O − Generic interface to Perl Compiler backends
perl −MO=[−q,]Backend[,OPTIONS] foo.pl
This is the module that is used as a frontend to the Perl Compiler.
If you pass the "−q" option to the module, then the STDOUT filehandle will be redirected into the variable $O::BEGIN_output during compilation. This has the effect that any output printed to STDOUT by BEGIN blocks or use’d modules will be stored in this variable rather than printed. It’s useful with those backends which produce output themselves ("Deparse", "Concise" etc), so that their output is not confused with that generated by the code being compiled.
The "−qq" option behaves like "−q", except that it also closes STDERR after deparsing has finished. This suppresses the "Syntax OK" message normally produced by perl.
Most compiler backends use the following conventions: OPTIONS consists of a comma-separated list of words (no white-space). The "−v" option usually puts the backend into verbose mode. The "−ofile" option generates output to file instead of stdout. The "−D" option followed by various letters turns on various internal debugging flags. See the documentation for the desired backend (named "B::Backend" for the example above) to find out about that backend.
This section is only necessary for those who want to write a compiler backend module that can be used via this module.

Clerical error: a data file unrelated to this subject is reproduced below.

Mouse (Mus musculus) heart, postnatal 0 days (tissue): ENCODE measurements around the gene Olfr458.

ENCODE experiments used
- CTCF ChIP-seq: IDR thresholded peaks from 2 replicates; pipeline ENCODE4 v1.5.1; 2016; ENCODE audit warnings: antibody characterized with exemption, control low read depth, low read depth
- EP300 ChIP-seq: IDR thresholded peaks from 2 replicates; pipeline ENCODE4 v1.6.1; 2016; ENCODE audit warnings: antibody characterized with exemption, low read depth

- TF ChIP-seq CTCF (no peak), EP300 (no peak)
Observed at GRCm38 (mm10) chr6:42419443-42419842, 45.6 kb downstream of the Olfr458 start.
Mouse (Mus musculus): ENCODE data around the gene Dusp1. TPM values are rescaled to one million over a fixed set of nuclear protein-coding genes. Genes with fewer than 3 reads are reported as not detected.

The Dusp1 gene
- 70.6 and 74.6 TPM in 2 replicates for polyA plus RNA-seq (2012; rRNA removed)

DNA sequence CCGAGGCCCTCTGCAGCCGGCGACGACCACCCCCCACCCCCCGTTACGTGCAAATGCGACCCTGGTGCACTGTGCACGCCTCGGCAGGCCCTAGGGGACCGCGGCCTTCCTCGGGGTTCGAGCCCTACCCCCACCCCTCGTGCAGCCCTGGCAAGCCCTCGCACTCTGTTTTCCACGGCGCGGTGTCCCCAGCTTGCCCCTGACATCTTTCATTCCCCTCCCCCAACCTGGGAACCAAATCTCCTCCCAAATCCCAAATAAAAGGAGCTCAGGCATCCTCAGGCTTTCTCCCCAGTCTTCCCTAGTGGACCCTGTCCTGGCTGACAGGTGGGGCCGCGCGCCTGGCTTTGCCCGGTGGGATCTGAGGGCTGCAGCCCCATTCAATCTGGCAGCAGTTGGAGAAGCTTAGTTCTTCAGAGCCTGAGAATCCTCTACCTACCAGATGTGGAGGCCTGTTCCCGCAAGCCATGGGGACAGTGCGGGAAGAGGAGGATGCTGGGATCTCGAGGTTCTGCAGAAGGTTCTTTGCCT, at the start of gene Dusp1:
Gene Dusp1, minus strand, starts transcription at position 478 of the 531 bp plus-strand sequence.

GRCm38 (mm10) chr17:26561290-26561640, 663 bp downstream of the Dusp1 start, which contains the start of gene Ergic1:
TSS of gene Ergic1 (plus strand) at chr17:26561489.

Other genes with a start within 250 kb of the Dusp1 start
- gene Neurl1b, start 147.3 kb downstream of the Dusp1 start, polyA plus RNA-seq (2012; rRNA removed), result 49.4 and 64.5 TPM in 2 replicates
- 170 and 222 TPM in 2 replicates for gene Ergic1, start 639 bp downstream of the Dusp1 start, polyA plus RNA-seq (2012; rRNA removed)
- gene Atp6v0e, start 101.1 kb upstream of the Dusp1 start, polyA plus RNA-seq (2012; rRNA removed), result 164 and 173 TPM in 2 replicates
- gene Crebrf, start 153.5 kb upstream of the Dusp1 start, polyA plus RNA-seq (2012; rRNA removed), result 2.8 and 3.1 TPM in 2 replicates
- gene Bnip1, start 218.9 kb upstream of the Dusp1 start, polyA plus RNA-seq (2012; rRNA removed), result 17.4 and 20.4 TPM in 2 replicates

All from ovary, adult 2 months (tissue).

The command-line mentioned in the SYNOPSIS section corresponds to the Perl code
use O ("Backend", OPTIONS);
The "O::import" function loads the appropriate "B::Backend" module and calls its "compile" function, passing it OPTIONS. That function is expected to return a sub reference which we’ll call CALLBACK. Next, the "compile-only" flag is switched on (equivalent to the command-line option "−c") and a CHECK block is registered which calls CALLBACK. Thus the main Perl program mentioned on the command-line is read in, parsed and compiled into internal syntax tree form. Since the "−c" flag is set, the program does not start running (excepting BEGIN blocks of course) but the CALLBACK function registered by the compiler backend is called.
In summary, a compiler backend module should be called "B::Foo" for some foo and live in the appropriate directory for that name. It should define a function called "compile". When the user types
perl −MO=Foo,OPTIONS foo.pl
that function is called and is passed those OPTIONS (split on commas). It should return a sub ref to the main compilation function. After the user’s program is loaded and parsed, that returned sub ref is invoked which can then go ahead and do the compilation, usually by making use of the "B" module’s functionality.
The "−q" and "−qq" options don’t work correctly if perl isn’t compiled with PerlIO support : STDOUT will be closed instead of being redirected to $O::BEGIN_output.
Malcolm Beattie, "email@example.com"
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